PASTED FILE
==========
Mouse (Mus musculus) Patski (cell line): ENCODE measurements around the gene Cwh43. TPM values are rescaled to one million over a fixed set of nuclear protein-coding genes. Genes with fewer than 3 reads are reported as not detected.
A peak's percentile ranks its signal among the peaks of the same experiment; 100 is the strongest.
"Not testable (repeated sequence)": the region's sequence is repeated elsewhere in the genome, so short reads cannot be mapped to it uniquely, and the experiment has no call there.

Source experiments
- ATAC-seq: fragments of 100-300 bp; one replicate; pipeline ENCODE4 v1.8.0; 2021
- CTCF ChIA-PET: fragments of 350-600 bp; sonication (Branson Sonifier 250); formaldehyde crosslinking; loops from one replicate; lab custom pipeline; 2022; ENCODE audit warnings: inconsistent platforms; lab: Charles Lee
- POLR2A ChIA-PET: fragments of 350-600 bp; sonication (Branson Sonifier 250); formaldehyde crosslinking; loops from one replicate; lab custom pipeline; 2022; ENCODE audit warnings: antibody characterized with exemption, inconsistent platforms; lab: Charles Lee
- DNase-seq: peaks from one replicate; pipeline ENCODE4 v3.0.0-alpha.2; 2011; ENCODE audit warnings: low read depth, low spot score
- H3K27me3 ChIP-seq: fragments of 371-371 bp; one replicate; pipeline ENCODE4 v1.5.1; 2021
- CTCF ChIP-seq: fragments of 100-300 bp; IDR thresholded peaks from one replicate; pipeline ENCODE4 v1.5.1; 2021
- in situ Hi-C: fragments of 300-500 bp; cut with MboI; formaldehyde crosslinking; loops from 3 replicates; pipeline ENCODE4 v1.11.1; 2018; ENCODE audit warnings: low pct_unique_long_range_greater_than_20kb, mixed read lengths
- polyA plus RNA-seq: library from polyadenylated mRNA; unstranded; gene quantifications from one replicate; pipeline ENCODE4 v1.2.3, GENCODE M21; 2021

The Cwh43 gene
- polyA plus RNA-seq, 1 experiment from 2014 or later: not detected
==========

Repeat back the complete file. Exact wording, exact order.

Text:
Mouse (Mus musculus) Patski (cell line): ENCODE measurements around the gene Cwh43. TPM values are rescaled to one million over a fixed set of nuclear protein-coding genes. Genes with fewer than 3 reads are reported as not detected.
A peak's percentile ranks its signal among the peaks of the same experiment; 100 is the strongest.
"Not testable (repeated sequence)": the region's sequence is repeated elsewhere in the genome, so short reads cannot be mapped to it uniquely, and the experiment has no call there.

Source experiments
- ATAC-seq: fragments of 100-300 bp; one replicate; pipeline ENCODE4 v1.8.0; 2021
- CTCF ChIA-PET: fragments of 350-600 bp; sonication (Branson Sonifier 250); formaldehyde crosslinking; loops from one replicate; lab custom pipeline; 2022; ENCODE audit warnings: inconsistent platforms; lab: Charles Lee
- POLR2A ChIA-PET: fragments of 350-600 bp; sonication (Branson Sonifier 250); formaldehyde crosslinking; loops from one replicate; lab custom pipeline; 2022; ENCODE audit warnings: antibody characterized with exemption, inconsistent platforms; lab: Charles Lee
- DNase-seq: peaks from one replicate; pipeline ENCODE4 v3.0.0-alpha.2; 2011; ENCODE audit warnings: low read depth, low spot score
- H3K27me3 ChIP-seq: fragments of 371-371 bp; one replicate; pipeline ENCODE4 v1.5.1; 2021
- CTCF ChIP-seq: fragments of 100-300 bp; IDR thresholded peaks from one replicate; pipeline ENCODE4 v1.5.1; 2021
- in situ Hi-C: fragments of 300-500 bp; cut with MboI; formaldehyde crosslinking; loops from 3 replicates; pipeline ENCODE4 v1.11.1; 2018; ENCODE audit warnings: low pct_unique_long_range_greater_than_20kb, mixed read lengths
- polyA plus RNA-seq: library from polyadenylated mRNA; unstranded; gene quantifications from one replicate; pipeline ENCODE4 v1.2.3, GENCODE M21; 2021

The Cwh43 gene
- polyA plus RNA-seq, 1 experiment from 2014 or later: not detected